If you haven’t already, it’s time to pay attention to the burger situation in Dallas. Every week, it seems a new burger, whether built using farm-fresh Texas goods or good old-fashioned American cheese and shredded lettuce, arrives on our doorstep. Small Brewpub, for example, simmers the caramelized onions for its burger in beer brewed a few feet away. There's another notable new burger in the market: Grayson Social's Grayson Burger, part of executive chef Cortney Quinn's revamped summer menu.
Don’t be annoyed by the downtown temperament of this place. Yes, it’s an $18 burger. Parking is a hellscape that I’m pretty sure Dante wrote about. The restaurant also has silverware so cerebral that it mimics ancient embalming tools. Can we let it slide? Grayson Social's new burger is built with luxury but, above all, with a sharp and focused love for the golden original burger.
To start with, Quinn knows how to pickle. She drops a deluge of heated cider vinegar, sugar, red pepper flakes and mustard seed over baby sweet bell peppers to keep them crunchy while pickling. The pickled peppers sit on the bottom bun, mingling with a made-in-house mayonnaise that’s zapped with lemon zest, lemon juice and some of the pickle brine. Above the mayo are two crunchy onion rings. Those get dusted with Old Bay, brown sugar, maple sugar, salt, pepper, garlic powder and onion powder. It tastes like something in between a summer backyard cookout and the cheer of a winter pub.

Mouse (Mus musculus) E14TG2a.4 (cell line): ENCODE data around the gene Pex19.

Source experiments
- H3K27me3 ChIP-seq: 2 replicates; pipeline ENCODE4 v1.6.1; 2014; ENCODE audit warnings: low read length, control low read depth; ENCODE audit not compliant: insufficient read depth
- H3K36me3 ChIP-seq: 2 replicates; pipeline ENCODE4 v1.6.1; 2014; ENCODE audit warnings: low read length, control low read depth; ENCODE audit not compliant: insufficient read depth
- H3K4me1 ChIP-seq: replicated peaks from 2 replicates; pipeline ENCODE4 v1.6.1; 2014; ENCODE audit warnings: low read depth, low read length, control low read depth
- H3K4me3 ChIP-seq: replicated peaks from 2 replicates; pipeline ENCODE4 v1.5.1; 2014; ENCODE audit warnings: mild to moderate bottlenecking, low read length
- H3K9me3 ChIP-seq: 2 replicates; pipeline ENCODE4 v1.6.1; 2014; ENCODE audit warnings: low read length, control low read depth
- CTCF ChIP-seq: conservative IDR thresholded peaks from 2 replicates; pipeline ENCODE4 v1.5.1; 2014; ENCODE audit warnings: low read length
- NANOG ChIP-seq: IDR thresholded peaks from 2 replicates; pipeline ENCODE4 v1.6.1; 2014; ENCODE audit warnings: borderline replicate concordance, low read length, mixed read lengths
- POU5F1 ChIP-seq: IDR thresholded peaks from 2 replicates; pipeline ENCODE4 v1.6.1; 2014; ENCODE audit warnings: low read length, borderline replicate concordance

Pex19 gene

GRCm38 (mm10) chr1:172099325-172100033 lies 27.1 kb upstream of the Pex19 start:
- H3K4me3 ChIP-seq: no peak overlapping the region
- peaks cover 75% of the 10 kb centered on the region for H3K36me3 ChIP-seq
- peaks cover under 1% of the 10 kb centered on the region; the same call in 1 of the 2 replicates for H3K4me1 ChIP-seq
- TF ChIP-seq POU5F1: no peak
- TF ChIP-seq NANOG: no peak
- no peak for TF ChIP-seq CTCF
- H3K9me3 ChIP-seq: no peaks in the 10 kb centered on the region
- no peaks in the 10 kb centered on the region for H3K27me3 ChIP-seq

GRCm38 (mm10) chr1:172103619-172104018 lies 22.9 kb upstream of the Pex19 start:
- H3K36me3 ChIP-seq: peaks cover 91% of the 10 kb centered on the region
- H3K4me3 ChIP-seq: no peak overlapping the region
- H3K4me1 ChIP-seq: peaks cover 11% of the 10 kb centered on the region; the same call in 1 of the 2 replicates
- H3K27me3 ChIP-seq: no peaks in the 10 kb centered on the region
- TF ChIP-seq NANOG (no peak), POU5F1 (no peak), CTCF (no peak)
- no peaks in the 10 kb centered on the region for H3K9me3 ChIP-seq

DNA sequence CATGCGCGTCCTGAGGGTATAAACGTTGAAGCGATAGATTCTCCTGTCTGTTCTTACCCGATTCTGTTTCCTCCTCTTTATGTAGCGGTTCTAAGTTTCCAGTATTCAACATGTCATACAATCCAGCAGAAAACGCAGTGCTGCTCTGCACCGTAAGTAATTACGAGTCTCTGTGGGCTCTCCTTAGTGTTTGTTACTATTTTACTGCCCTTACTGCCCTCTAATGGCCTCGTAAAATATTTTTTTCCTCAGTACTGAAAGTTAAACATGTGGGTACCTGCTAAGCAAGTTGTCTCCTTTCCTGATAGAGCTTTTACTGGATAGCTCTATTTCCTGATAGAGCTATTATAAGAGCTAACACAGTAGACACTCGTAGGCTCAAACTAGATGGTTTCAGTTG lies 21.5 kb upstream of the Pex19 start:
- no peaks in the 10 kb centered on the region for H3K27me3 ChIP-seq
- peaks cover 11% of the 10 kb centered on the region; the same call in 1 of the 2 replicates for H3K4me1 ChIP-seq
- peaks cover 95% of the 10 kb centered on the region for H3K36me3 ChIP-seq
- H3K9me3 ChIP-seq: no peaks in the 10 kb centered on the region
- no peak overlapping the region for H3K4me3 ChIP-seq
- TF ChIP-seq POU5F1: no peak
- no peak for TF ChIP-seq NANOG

The main attraction is griddle-seared wagyu beef crowned with a sear-cap like a top layer of fudge on a sundae. It’s beautiful, and the beef is cooked with a crimson red center. Then there’s the pork belly, which is usually a limp, chewy bummer on cheeseburgers; at Grayson Social, it'll knock you straight out of your chair.
“The way that we cook our pork belly is super fun,” Quinn says. In this case, fun means duck fat. Chef Quinn seasons and brines the pork belly for about a day, then simmers it in the duck's glorious fat for 4 ½ hours. Then, it’s seared on the same griddle as the burger. The best thick-cut pork belly can make you forget about piddly, thin bacon slices. Quinn achieves this without overwhelming your mind with salt. The pork belly has a meaty, porky crunch — the kind that makes you feel like you’re on the good pain meds.
“This is our ode to people who want a really great burger,” Quinn says. “It’s a monster to eat.”
Monster is a relative term though, right? The construction works better than it sounds. Despite the towering ingredients, I experienced no burger-toppling. Slicing the burger down the center released a golden flow of yolk, exactly as it happens in your burger dreams. The onion rings hold their position, crunchily. Everything sits between a butter-toasted Empire bun, and damn, that’s enough. We, the burger eaters, wave our napkins like white flags.
Grayson Social’s burger may have all the temperament of an expensive downtown burger, but it eats more like an over-the-top burger you made with love at home.
Grayson Social, 1555 Elm St.
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